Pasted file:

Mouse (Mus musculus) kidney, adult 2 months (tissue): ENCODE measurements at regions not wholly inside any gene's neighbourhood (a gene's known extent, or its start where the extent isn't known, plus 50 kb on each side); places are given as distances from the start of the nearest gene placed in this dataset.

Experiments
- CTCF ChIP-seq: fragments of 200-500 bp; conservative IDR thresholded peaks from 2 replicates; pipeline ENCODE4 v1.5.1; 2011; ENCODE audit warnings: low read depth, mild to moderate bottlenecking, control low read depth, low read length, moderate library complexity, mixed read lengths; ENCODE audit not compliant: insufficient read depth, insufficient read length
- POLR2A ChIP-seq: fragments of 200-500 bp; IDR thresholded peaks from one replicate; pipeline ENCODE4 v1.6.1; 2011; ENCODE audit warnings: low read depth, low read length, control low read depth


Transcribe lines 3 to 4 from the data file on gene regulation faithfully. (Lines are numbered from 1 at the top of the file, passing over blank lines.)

- CTCF ChIP-seq: fragments of 200-500 bp; conservative IDR thresholded peaks from 2 replicates; pipeline ENCODE4 v1.5.1; 2011; ENCODE audit warnings: low read depth, mild to moderate bottlenecking, control low read depth, low read length, moderate library complexity, mixed read lengths; ENCODE audit not compliant: insufficient read depth, insufficient read length
- POLR2A ChIP-seq: fragments of 200-500 bp; IDR thresholded peaks from one replicate; pipeline ENCODE4 v1.6.1; 2011; ENCODE audit warnings: low read depth, low read length, control low read depth